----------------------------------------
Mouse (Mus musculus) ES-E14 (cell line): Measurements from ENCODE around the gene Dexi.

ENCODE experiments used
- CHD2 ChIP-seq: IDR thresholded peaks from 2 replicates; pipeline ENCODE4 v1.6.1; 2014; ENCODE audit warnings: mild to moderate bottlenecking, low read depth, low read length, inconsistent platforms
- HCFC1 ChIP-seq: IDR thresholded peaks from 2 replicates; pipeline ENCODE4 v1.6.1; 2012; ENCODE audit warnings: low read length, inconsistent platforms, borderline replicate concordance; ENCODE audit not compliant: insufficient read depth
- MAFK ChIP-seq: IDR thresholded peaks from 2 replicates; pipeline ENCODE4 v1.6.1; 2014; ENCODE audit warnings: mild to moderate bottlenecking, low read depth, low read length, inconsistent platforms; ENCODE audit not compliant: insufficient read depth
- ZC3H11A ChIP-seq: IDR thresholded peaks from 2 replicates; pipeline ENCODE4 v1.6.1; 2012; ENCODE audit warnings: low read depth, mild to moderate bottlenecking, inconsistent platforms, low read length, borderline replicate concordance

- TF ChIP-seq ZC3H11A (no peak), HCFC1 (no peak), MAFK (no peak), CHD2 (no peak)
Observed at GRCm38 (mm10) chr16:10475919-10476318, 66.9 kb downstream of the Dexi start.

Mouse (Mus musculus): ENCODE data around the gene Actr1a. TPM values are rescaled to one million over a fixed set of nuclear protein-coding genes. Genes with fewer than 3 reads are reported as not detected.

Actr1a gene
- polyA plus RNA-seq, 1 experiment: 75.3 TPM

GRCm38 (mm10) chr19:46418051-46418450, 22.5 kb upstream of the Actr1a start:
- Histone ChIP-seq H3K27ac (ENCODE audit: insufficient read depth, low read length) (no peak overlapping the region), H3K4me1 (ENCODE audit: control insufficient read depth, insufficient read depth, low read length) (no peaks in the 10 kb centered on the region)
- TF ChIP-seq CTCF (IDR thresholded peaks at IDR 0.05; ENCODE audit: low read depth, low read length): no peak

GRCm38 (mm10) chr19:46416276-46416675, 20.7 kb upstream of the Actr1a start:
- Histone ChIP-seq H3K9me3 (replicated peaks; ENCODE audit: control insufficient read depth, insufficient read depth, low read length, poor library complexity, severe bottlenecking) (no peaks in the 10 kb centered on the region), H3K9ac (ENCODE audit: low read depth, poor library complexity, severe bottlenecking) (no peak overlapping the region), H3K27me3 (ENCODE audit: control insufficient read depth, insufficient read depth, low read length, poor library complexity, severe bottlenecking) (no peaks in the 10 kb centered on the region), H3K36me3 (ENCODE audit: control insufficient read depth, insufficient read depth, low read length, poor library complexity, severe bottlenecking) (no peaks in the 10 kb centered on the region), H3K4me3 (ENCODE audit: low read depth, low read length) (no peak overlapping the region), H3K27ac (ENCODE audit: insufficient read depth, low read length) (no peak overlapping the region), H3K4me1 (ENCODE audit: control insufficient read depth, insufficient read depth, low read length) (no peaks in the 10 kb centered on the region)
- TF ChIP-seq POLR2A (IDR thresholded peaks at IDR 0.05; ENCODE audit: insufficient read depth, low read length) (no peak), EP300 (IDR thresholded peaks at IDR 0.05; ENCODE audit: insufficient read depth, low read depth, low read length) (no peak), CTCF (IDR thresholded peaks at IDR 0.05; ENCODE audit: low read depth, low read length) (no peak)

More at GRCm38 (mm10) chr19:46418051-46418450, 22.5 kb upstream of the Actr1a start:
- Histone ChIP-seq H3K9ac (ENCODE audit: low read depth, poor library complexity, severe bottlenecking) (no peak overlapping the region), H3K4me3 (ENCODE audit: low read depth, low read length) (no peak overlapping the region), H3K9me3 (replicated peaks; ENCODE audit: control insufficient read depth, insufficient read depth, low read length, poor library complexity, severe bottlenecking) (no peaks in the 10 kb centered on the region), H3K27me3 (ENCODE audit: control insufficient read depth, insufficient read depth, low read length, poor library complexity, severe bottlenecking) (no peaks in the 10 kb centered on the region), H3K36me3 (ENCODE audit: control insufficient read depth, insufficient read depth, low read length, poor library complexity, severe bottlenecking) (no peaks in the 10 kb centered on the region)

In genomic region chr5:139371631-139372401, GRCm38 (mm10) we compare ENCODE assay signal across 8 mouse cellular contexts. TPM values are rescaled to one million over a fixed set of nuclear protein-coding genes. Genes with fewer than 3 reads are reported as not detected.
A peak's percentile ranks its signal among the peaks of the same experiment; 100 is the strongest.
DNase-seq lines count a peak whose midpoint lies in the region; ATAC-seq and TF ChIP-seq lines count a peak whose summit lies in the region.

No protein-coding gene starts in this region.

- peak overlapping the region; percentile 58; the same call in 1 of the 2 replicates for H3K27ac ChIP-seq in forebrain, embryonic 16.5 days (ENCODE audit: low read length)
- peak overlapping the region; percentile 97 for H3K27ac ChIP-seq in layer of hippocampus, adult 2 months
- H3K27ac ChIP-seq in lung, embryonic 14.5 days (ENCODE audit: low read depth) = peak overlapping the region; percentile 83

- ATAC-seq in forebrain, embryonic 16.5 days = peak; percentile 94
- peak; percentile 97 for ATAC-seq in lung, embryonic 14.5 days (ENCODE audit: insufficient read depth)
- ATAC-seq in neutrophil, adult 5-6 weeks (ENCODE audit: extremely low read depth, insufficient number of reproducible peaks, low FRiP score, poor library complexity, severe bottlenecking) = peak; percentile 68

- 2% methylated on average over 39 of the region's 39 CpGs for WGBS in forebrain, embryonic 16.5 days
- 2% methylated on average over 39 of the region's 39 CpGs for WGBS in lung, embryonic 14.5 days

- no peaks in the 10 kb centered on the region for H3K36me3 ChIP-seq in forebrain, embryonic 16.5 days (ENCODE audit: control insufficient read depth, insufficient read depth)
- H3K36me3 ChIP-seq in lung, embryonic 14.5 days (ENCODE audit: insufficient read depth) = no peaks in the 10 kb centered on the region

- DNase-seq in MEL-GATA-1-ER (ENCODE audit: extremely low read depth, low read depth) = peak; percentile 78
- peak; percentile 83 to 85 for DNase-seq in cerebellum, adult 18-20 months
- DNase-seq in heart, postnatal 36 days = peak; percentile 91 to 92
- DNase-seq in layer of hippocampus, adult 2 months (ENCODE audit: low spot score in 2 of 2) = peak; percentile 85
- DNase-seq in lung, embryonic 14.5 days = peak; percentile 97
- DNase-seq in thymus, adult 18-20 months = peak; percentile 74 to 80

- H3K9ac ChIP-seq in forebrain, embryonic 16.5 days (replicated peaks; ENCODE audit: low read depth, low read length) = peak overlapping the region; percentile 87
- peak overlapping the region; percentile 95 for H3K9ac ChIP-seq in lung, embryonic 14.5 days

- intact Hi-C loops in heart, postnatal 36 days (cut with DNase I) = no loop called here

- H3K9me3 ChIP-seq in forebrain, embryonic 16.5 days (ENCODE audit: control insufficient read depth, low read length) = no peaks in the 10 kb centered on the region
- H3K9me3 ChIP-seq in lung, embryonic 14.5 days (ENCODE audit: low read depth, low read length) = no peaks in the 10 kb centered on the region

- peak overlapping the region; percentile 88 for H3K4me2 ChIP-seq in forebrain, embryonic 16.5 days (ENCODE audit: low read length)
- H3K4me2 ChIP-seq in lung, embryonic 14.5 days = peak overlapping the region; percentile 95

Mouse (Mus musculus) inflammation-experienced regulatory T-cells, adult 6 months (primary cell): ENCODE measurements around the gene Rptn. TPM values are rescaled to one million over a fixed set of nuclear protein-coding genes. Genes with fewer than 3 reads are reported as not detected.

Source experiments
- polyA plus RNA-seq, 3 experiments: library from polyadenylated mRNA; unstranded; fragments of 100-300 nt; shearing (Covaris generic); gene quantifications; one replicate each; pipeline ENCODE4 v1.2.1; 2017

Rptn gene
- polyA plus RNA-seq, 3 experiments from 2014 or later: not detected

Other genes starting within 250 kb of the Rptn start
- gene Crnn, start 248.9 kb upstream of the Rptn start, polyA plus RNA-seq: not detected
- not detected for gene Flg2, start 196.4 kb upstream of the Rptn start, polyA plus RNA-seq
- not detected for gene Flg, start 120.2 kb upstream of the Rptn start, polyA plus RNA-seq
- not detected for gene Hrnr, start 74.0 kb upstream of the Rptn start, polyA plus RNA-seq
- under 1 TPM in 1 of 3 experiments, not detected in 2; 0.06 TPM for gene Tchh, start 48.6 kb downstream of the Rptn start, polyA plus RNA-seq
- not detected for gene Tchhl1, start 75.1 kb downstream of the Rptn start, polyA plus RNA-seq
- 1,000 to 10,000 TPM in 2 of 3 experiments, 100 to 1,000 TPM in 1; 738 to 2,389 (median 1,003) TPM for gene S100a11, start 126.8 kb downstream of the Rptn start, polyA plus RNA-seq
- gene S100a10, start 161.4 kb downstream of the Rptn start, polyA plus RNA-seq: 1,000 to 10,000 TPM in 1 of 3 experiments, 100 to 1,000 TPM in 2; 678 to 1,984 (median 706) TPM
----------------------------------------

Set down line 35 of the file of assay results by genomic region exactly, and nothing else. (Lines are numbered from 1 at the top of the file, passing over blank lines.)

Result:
- peak; percentile 83 to 85 for DNase-seq in cerebellum, adult 18-20 months